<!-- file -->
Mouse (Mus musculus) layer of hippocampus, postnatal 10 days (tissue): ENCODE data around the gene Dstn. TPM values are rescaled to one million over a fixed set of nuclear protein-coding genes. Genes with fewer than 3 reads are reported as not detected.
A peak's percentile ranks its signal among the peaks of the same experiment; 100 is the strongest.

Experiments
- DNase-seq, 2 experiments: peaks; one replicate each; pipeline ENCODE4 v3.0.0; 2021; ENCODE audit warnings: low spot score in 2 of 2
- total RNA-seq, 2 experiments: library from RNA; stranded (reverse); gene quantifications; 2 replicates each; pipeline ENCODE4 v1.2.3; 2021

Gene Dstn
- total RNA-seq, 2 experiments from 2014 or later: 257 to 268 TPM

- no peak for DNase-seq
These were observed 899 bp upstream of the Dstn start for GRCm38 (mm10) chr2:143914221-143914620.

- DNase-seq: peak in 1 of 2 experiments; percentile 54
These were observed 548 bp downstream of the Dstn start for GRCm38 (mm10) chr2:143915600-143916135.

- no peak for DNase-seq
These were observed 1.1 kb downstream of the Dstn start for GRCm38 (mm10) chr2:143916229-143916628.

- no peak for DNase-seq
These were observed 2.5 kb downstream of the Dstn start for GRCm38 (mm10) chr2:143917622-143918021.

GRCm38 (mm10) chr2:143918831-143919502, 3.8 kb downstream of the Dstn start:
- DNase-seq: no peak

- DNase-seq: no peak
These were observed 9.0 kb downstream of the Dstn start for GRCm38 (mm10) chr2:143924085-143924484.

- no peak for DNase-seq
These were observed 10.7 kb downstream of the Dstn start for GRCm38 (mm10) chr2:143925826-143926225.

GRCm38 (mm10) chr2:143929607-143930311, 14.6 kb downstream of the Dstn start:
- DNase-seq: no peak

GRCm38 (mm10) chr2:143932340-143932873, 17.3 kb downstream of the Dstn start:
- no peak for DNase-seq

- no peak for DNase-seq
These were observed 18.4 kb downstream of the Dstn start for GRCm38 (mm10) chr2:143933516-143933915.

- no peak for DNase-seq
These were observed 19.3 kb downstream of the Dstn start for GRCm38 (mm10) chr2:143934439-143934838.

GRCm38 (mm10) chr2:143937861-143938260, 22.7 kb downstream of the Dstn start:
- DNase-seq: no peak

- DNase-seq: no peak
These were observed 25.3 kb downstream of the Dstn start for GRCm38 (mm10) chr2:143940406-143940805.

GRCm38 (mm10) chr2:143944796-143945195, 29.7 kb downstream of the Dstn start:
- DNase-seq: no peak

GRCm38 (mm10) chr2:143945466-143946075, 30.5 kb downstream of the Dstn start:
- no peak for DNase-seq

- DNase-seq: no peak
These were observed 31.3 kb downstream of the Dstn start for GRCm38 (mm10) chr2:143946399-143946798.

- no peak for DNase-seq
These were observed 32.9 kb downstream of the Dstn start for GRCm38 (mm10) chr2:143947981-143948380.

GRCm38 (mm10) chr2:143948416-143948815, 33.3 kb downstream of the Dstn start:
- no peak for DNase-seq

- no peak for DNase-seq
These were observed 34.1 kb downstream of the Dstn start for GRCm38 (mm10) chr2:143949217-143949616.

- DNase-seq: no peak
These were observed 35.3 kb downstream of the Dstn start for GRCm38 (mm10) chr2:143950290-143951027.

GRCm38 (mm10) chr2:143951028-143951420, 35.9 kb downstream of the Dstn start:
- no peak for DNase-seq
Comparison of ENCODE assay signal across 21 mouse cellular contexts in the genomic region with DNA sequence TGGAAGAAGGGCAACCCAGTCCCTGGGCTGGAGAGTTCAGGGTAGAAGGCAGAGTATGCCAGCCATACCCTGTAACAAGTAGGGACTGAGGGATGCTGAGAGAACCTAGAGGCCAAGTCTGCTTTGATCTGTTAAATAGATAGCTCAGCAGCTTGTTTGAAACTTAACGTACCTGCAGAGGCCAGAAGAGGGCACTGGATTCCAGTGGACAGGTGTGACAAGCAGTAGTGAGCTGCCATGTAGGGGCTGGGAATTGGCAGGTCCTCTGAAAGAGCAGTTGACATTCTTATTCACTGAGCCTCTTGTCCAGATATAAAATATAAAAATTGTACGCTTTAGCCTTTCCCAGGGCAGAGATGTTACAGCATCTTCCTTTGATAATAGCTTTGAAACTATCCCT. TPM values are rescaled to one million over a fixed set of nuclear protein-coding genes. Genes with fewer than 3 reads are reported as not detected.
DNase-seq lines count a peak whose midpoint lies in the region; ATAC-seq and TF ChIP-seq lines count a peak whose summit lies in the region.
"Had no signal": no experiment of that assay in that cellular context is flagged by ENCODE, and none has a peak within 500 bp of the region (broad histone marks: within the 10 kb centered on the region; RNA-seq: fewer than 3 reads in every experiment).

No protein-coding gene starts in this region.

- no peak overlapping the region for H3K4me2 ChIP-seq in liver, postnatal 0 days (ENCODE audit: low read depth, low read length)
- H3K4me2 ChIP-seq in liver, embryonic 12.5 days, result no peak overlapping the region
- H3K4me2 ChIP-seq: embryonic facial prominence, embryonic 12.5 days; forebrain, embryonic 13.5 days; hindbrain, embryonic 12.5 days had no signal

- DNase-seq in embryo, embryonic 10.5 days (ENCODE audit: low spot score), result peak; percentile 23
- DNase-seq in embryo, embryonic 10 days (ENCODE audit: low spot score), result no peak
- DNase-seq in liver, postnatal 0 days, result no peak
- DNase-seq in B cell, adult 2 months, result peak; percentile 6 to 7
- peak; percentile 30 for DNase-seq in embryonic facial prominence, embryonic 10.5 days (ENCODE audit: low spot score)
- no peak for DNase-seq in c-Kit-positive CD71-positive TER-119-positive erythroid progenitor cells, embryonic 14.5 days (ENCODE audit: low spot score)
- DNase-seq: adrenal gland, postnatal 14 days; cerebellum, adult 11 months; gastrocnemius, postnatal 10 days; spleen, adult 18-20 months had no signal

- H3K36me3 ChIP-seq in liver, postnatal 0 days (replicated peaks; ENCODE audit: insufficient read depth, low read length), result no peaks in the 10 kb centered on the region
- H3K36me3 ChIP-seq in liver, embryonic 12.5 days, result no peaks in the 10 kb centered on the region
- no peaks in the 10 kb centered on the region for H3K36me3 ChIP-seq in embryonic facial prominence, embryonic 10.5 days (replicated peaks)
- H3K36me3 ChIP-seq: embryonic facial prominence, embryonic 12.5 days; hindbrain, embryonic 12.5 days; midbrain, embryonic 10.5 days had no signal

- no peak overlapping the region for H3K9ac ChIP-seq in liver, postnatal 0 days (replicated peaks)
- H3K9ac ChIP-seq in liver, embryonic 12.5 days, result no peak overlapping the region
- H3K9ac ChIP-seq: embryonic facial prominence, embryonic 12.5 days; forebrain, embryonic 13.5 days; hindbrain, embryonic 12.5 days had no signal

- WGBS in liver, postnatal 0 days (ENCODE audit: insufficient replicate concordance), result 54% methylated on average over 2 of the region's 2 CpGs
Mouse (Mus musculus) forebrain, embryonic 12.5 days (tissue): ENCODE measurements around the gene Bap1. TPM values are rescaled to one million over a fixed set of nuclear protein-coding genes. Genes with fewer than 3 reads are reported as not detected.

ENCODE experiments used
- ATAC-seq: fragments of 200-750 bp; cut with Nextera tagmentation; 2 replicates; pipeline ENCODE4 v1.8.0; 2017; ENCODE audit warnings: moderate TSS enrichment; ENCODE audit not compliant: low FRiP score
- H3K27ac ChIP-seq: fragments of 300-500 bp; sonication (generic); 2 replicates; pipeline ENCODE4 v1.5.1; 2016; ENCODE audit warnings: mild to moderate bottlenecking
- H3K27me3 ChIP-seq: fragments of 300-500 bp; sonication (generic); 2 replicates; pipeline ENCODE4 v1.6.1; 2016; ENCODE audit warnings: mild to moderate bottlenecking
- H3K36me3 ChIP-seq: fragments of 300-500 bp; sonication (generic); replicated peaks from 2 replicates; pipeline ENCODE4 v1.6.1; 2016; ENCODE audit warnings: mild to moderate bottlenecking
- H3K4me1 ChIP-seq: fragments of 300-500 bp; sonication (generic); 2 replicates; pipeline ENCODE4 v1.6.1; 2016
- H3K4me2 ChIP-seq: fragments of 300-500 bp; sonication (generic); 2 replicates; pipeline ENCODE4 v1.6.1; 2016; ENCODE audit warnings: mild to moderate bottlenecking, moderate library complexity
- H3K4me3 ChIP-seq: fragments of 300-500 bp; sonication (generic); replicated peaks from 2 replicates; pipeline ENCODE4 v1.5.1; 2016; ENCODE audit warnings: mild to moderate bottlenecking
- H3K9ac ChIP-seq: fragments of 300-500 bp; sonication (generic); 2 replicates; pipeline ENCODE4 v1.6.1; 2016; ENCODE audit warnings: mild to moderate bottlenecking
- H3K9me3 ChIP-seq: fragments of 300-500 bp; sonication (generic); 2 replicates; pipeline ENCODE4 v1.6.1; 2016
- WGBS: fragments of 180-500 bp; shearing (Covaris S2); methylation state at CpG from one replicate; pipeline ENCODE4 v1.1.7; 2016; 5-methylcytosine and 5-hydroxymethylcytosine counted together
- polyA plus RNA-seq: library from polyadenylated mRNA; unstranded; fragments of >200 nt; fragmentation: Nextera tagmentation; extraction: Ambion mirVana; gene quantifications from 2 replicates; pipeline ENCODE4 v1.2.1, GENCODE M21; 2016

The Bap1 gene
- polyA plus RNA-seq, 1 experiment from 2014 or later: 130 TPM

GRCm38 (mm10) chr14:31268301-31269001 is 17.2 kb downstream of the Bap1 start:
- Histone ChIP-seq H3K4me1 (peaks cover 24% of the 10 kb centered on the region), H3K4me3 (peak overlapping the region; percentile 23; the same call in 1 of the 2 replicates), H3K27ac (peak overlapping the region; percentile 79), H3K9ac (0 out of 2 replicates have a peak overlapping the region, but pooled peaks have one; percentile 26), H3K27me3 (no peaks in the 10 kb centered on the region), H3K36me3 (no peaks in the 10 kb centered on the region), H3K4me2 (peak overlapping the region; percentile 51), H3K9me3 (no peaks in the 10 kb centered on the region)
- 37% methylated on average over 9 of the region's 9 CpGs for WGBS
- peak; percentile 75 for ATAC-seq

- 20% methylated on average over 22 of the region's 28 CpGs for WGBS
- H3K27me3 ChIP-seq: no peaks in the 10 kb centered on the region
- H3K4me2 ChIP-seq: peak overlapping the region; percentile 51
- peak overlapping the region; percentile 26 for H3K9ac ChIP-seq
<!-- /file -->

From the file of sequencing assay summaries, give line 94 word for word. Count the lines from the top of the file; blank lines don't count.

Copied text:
- peak overlapping the region; percentile 26 for H3K9ac ChIP-seq